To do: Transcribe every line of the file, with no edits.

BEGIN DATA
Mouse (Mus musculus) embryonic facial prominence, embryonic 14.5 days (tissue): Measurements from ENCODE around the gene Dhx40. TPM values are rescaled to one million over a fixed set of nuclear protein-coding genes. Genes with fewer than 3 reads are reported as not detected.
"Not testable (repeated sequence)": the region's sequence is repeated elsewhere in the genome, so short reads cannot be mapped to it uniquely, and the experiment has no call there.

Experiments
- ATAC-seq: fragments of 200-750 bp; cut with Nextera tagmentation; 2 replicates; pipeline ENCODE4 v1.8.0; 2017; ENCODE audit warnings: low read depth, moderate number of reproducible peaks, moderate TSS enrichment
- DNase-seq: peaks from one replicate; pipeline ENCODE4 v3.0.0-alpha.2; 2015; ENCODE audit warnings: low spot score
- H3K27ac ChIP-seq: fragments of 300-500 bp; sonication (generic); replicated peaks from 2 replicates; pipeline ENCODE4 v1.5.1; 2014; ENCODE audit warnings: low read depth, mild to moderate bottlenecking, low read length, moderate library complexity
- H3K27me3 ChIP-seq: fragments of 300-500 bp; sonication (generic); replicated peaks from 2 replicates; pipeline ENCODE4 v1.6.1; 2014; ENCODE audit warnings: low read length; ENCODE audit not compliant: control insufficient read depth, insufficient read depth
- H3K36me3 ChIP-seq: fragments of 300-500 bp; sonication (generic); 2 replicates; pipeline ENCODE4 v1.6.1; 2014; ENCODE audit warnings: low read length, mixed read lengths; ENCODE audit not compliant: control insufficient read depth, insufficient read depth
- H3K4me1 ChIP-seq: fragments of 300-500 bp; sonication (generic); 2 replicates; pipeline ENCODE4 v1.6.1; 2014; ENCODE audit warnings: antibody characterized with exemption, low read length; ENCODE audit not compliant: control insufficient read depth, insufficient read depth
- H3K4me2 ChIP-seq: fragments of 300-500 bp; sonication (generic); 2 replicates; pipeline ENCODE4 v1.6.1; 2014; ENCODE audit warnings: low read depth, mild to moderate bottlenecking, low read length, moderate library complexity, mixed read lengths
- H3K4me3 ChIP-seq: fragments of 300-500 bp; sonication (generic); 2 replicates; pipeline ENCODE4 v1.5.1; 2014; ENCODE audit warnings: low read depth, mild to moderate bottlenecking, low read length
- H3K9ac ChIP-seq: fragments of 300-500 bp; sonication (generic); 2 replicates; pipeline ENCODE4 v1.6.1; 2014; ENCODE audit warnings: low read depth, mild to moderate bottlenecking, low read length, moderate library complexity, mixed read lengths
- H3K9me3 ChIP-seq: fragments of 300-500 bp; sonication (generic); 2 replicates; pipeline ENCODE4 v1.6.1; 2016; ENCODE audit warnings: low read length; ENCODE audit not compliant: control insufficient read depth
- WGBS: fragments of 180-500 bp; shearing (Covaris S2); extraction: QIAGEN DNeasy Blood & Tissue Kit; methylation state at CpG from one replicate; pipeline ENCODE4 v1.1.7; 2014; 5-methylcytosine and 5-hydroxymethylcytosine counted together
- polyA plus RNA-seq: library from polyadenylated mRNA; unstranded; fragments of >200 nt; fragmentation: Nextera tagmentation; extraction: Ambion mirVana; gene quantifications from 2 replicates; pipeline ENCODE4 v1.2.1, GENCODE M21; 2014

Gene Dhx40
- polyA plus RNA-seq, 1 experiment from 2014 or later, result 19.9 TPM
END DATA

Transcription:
Mouse (Mus musculus) embryonic facial prominence, embryonic 14.5 days (tissue): Measurements from ENCODE around the gene Dhx40. TPM values are rescaled to one million over a fixed set of nuclear protein-coding genes. Genes with fewer than 3 reads are reported as not detected.
"Not testable (repeated sequence)": the region's sequence is repeated elsewhere in the genome, so short reads cannot be mapped to it uniquely, and the experiment has no call there.

Experiments
- ATAC-seq: fragments of 200-750 bp; cut with Nextera tagmentation; 2 replicates; pipeline ENCODE4 v1.8.0; 2017; ENCODE audit warnings: low read depth, moderate number of reproducible peaks, moderate TSS enrichment
- DNase-seq: peaks from one replicate; pipeline ENCODE4 v3.0.0-alpha.2; 2015; ENCODE audit warnings: low spot score
- H3K27ac ChIP-seq: fragments of 300-500 bp; sonication (generic); replicated peaks from 2 replicates; pipeline ENCODE4 v1.5.1; 2014; ENCODE audit warnings: low read depth, mild to moderate bottlenecking, low read length, moderate library complexity
- H3K27me3 ChIP-seq: fragments of 300-500 bp; sonication (generic); replicated peaks from 2 replicates; pipeline ENCODE4 v1.6.1; 2014; ENCODE audit warnings: low read length; ENCODE audit not compliant: control insufficient read depth, insufficient read depth
- H3K36me3 ChIP-seq: fragments of 300-500 bp; sonication (generic); 2 replicates; pipeline ENCODE4 v1.6.1; 2014; ENCODE audit warnings: low read length, mixed read lengths; ENCODE audit not compliant: control insufficient read depth, insufficient read depth
- H3K4me1 ChIP-seq: fragments of 300-500 bp; sonication (generic); 2 replicates; pipeline ENCODE4 v1.6.1; 2014; ENCODE audit warnings: antibody characterized with exemption, low read length; ENCODE audit not compliant: control insufficient read depth, insufficient read depth
- H3K4me2 ChIP-seq: fragments of 300-500 bp; sonication (generic); 2 replicates; pipeline ENCODE4 v1.6.1; 2014; ENCODE audit warnings: low read depth, mild to moderate bottlenecking, low read length, moderate library complexity, mixed read lengths
- H3K4me3 ChIP-seq: fragments of 300-500 bp; sonication (generic); 2 replicates; pipeline ENCODE4 v1.5.1; 2014; ENCODE audit warnings: low read depth, mild to moderate bottlenecking, low read length
- H3K9ac ChIP-seq: fragments of 300-500 bp; sonication (generic); 2 replicates; pipeline ENCODE4 v1.6.1; 2014; ENCODE audit warnings: low read depth, mild to moderate bottlenecking, low read length, moderate library complexity, mixed read lengths
- H3K9me3 ChIP-seq: fragments of 300-500 bp; sonication (generic); 2 replicates; pipeline ENCODE4 v1.6.1; 2016; ENCODE audit warnings: low read length; ENCODE audit not compliant: control insufficient read depth
- WGBS: fragments of 180-500 bp; shearing (Covaris S2); extraction: QIAGEN DNeasy Blood & Tissue Kit; methylation state at CpG from one replicate; pipeline ENCODE4 v1.1.7; 2014; 5-methylcytosine and 5-hydroxymethylcytosine counted together
- polyA plus RNA-seq: library from polyadenylated mRNA; unstranded; fragments of >200 nt; fragmentation: Nextera tagmentation; extraction: Ambion mirVana; gene quantifications from 2 replicates; pipeline ENCODE4 v1.2.1, GENCODE M21; 2014

Gene Dhx40
- polyA plus RNA-seq, 1 experiment from 2014 or later, result 19.9 TPM